More wealthy people are setting up private charity funds through which they can give away their riches, according to a foundation that helps such individuals set up the funds.
The Community Foundation of Singapore (CFS) said it has seen the number of individual donors rise from seven in 2008 to 97 this year. Each of the funds must have at least $200,000.
The benefactors are getting younger, too. There was just one under the age of 50 in 2008 when the foundation was set up, but the number has soared to 39 this year.
The number of charity funds under the foundation’s care rose from seven in 2008 to 110 this year. A charity fund can support several causes over a longer period of time compared to a straight-up, one-time donation to a charity.
Said foundation chairman Laurence Lien: “We observe that donors are not waiting till retirement age to start thinking about philanthropy and giving back.”
The foundation was set up and registered as a charity in 2008 as a vehicle to boost philanthropy among Singapore’s growing number of millionaires. It helps the donors set up the funds, look for suitable beneficiaries and disburse the money over a period of time. The donors get to name their funds and decide what causes to support.
When the foundation started, five donors – three individuals, Swiss Bank UBS AG and the Khoo Foundation – gave $13 million in total to kick off the foundation.
The individuals were property developer Simon Cheong, retired businessman William Bird and businessman Stanley Tan.
The total donations raised by the foundation through these private charity funds crossed the $100 million mark this year.
From 2008 to 2013, the foundation handed out $12 million in grants to about 130 charities. By this year, it gave out five times more money – $60 million – to 400 charities.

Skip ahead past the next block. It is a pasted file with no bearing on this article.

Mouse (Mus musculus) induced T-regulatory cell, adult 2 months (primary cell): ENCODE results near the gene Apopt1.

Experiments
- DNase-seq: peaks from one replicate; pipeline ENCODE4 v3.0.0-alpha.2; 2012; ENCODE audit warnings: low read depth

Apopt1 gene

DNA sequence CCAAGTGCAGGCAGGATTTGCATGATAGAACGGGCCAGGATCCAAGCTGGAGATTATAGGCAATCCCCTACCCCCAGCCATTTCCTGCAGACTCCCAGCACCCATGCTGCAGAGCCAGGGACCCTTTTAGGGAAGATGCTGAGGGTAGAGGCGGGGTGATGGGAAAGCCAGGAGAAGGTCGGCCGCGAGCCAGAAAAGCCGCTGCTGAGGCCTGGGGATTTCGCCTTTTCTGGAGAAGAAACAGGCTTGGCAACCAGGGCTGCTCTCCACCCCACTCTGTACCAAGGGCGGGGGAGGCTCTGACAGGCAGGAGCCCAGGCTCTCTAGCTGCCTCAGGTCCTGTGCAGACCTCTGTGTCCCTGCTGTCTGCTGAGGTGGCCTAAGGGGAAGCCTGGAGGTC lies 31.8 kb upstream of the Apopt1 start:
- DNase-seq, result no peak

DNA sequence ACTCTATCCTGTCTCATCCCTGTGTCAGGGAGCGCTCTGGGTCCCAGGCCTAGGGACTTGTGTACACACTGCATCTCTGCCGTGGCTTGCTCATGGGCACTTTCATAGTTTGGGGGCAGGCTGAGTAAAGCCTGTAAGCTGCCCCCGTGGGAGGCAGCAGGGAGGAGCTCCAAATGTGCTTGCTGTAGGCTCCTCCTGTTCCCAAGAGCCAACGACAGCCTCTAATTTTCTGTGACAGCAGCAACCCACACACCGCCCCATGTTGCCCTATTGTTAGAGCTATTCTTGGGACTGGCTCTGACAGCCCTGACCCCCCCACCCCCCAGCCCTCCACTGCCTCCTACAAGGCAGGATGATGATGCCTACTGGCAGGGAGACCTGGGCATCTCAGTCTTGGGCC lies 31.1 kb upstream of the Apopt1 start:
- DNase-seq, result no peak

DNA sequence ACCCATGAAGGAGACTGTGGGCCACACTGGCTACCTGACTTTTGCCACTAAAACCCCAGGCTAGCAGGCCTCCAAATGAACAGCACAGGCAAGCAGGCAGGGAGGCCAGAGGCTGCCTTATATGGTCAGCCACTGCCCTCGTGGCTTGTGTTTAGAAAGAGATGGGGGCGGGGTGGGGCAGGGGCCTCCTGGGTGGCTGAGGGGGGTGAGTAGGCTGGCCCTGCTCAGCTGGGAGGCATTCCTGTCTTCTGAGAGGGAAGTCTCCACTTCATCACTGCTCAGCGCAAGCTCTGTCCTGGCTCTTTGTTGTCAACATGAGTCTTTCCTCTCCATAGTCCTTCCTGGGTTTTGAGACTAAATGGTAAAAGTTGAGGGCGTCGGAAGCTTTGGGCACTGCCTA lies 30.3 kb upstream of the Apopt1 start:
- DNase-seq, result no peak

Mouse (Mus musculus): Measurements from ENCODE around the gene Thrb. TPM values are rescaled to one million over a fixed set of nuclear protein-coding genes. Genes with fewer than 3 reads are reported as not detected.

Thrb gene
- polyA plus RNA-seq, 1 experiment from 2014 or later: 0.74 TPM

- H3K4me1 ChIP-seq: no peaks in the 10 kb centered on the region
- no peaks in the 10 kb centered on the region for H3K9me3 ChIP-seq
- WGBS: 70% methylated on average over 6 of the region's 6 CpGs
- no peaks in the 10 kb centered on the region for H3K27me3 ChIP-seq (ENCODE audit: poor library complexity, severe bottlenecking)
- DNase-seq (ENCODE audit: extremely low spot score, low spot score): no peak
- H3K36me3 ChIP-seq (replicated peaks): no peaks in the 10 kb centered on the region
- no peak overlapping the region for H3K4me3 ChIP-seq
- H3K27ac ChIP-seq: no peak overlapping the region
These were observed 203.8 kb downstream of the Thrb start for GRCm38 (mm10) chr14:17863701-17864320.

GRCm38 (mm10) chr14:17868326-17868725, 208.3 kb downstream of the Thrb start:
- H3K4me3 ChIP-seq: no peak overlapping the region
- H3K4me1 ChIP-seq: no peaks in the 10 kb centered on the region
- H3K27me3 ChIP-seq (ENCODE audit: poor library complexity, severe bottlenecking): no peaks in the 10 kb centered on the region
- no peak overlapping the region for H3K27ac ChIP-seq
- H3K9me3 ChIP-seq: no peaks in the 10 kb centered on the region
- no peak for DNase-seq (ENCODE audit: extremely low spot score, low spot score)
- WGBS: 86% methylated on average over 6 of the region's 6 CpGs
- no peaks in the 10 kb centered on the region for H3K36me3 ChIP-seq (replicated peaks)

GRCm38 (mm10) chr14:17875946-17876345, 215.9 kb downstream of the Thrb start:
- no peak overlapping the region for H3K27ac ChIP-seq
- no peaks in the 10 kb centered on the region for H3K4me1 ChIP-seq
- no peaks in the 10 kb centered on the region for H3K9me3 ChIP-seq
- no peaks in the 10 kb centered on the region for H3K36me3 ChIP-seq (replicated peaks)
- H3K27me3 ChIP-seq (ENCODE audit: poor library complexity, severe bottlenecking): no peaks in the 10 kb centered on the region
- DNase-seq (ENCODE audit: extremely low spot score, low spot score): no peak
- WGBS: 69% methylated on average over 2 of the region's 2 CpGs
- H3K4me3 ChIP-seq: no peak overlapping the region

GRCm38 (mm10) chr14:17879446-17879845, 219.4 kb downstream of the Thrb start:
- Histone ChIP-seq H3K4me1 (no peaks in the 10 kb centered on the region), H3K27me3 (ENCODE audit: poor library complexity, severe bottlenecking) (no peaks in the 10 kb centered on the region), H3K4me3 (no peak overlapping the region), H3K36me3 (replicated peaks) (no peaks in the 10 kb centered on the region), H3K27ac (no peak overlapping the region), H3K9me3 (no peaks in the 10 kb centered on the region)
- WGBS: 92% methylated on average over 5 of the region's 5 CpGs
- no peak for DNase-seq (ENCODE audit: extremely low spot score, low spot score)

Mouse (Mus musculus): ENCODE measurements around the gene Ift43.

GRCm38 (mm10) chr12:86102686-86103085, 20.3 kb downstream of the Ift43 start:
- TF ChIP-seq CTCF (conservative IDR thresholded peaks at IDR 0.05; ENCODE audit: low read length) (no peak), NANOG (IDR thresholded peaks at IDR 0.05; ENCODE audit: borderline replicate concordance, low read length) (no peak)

Besides donating more money, donors are also asking more questions and getting involved by volunteering in the charities they give to, Mr Lien noted.
“Philanthropists today are increasingly sophisticated,” he said, adding: “They look for more involvement and greater accountability for their donations. They want to find out who they are truly helping and whether programmes can be sustained after funding ends.”
Such donations from wealthy individuals are expected to grow. “We think that there are many latent givers in Singapore – those who want to give more but do not know how, so they end up putting off their giving,” he said.
There are about 152,000 millionaires in Singapore, according to the Credit Suisse Research Institute’s 2017 Global Wealth Report. A millionaire is a person whose net worth – assets minus debt – is worth more than one million dollars.
The trend of more younger people donating to charity is not restricted to millionaires.
The National Volunteer and Philanthropy Centre (NVPC), the national body that promotes volunteerism and philanthropy, said its survey showed that those between 35 and 44 donate more than those in other age groups.
“The mid-lifers, dubbed as ‘Generation Stretched’, are still giving in spite of the various demands in life,” said NVPC chairman Mildred Tan.
While younger people may be donating more, she added: “We hope to motivate and encourage people to continue giving throughout their lives.”